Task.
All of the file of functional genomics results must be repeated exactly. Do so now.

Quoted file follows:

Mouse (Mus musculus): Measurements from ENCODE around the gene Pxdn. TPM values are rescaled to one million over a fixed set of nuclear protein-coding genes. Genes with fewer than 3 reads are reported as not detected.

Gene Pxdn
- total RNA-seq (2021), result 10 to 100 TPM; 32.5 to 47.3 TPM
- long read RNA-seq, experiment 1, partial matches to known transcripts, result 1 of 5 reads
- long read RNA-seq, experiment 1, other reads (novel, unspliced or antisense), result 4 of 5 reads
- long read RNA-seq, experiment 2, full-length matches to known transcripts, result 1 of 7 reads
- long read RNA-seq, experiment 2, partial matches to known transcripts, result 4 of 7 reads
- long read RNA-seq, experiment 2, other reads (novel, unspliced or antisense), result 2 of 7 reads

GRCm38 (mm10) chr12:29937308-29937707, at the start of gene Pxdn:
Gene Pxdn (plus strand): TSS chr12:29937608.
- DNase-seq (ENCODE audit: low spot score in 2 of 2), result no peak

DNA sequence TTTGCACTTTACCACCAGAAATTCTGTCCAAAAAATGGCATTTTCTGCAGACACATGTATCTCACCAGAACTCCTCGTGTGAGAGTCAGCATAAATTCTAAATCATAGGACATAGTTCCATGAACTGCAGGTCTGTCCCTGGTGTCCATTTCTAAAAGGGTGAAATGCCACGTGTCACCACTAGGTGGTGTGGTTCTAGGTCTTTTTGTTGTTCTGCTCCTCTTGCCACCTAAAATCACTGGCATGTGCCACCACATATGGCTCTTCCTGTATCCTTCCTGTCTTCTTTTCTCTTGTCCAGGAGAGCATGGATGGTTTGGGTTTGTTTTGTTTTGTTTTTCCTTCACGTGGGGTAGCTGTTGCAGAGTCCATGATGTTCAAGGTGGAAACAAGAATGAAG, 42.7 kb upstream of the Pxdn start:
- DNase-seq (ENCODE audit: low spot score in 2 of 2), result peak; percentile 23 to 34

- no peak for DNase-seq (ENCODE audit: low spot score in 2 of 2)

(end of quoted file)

Mouse (Mus musculus): Measurements from ENCODE around the gene Pxdn. TPM values are rescaled to one million over a fixed set of nuclear protein-coding genes. Genes with fewer than 3 reads are reported as not detected.

Gene Pxdn
- total RNA-seq (2021), result 10 to 100 TPM; 32.5 to 47.3 TPM
- long read RNA-seq, experiment 1, partial matches to known transcripts, result 1 of 5 reads
- long read RNA-seq, experiment 1, other reads (novel, unspliced or antisense), result 4 of 5 reads
- long read RNA-seq, experiment 2, full-length matches to known transcripts, result 1 of 7 reads
- long read RNA-seq, experiment 2, partial matches to known transcripts, result 4 of 7 reads
- long read RNA-seq, experiment 2, other reads (novel, unspliced or antisense), result 2 of 7 reads

GRCm38 (mm10) chr12:29937308-29937707, at the start of gene Pxdn:
Gene Pxdn (plus strand): TSS chr12:29937608.
- DNase-seq (ENCODE audit: low spot score in 2 of 2), result no peak

DNA sequence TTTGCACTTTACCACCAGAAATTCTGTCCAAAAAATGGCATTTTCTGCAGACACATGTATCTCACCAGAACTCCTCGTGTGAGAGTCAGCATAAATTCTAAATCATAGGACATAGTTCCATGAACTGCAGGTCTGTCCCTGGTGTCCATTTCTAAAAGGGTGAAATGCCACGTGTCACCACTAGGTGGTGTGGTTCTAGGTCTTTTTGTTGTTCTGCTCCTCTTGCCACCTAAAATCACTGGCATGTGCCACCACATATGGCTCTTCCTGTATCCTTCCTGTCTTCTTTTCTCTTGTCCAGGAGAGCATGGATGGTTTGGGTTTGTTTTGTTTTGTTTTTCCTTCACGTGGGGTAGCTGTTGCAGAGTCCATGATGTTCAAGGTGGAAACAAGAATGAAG, 42.7 kb upstream of the Pxdn start:
- DNase-seq (ENCODE audit: low spot score in 2 of 2), result peak; percentile 23 to 34

- no peak for DNase-seq (ENCODE audit: low spot score in 2 of 2)